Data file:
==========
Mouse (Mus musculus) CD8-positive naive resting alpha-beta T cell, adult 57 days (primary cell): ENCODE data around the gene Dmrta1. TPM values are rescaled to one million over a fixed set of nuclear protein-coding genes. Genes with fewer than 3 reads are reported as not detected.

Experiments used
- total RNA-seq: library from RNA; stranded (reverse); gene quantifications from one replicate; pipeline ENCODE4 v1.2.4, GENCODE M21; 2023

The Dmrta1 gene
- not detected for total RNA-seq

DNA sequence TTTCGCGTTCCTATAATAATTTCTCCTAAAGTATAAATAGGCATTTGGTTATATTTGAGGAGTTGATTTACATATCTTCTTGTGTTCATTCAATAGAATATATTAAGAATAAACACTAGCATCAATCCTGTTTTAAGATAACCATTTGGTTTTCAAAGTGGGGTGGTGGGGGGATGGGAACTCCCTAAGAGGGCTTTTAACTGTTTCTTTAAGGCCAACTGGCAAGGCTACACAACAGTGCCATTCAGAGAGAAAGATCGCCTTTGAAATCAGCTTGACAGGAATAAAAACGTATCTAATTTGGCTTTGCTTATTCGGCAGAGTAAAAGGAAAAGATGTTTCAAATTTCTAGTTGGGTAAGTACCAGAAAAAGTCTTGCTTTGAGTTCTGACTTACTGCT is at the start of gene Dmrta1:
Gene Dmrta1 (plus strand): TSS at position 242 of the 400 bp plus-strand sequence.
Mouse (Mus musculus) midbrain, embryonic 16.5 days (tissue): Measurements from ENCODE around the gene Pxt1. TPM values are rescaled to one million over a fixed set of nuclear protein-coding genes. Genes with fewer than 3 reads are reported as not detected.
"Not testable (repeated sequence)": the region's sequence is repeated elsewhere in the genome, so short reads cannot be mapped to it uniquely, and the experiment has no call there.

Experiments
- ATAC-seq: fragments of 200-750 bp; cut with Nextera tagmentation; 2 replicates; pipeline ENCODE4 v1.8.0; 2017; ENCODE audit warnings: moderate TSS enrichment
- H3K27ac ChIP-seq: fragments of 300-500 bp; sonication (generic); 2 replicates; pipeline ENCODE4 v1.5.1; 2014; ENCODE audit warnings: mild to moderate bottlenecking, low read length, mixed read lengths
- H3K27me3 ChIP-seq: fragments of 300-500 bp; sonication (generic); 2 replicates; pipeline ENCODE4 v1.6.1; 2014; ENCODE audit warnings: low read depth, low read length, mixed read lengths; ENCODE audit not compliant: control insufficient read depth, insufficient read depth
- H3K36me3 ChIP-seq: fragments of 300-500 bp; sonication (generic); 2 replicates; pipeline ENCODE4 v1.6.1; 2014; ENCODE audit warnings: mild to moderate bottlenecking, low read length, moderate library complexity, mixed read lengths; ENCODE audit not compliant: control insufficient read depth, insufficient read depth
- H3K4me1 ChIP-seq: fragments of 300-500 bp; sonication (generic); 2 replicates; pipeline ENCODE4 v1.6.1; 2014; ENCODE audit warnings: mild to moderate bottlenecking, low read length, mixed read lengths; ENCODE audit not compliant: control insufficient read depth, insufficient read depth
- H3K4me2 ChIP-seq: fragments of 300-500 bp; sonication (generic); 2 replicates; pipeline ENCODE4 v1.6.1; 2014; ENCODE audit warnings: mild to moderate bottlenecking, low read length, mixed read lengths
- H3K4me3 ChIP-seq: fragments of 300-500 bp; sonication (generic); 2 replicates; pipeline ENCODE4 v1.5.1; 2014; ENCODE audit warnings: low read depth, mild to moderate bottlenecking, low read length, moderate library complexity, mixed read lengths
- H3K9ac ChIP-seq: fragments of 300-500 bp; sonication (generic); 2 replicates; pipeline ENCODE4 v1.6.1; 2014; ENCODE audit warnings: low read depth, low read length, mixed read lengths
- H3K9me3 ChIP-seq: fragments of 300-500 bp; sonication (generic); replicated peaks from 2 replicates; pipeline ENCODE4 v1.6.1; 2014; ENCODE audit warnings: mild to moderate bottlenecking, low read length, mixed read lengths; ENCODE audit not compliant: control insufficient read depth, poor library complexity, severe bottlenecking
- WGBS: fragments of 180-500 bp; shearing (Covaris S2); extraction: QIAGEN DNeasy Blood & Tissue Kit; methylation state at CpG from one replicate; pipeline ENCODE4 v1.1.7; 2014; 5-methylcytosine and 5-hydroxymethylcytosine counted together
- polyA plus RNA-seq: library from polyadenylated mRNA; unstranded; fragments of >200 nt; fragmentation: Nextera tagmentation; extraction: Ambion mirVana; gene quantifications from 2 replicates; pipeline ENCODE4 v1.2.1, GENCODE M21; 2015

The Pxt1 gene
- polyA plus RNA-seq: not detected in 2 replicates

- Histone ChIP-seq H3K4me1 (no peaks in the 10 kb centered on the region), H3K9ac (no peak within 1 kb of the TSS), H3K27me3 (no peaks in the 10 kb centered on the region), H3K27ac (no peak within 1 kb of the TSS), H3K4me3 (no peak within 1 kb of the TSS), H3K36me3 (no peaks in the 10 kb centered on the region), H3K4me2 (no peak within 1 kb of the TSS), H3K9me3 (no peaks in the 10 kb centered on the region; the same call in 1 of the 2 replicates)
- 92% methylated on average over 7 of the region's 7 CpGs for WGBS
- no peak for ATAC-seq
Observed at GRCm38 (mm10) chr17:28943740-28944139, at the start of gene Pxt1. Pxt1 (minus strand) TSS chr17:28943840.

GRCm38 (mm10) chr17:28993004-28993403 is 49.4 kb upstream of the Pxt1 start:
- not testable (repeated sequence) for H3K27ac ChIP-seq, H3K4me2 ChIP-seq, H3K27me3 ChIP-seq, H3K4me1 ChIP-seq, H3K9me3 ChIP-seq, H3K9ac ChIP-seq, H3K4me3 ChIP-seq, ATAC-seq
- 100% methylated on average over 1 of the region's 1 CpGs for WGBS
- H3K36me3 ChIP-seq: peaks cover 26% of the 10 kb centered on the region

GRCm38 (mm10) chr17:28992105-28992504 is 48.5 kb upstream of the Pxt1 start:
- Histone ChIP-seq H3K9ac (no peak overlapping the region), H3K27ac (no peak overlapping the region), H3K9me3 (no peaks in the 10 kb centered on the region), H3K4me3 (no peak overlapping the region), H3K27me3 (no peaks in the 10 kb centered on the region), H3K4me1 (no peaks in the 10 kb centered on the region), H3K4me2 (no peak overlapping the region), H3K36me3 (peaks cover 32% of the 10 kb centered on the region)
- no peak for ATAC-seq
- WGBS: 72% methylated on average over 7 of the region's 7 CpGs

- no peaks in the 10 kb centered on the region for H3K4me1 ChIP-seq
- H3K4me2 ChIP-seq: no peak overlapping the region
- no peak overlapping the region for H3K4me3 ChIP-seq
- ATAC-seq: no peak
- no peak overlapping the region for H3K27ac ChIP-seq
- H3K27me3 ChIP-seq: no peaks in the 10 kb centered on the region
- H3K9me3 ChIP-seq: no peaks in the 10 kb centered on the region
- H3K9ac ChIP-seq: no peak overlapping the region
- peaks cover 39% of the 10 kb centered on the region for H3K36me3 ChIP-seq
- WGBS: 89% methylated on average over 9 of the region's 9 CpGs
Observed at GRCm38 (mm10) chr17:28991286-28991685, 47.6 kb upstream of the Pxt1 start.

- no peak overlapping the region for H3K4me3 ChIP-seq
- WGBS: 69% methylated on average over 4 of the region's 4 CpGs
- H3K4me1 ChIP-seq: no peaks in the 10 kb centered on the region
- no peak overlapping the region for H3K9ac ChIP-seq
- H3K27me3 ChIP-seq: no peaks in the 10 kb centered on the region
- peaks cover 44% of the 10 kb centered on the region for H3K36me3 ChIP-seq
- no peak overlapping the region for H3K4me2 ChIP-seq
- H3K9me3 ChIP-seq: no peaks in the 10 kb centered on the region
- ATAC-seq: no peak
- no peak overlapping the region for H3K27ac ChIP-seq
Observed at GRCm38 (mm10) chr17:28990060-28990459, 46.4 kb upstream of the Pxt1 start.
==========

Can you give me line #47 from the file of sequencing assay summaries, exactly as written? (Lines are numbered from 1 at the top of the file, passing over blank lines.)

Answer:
- no peak overlapping the region for H3K4me3 ChIP-seq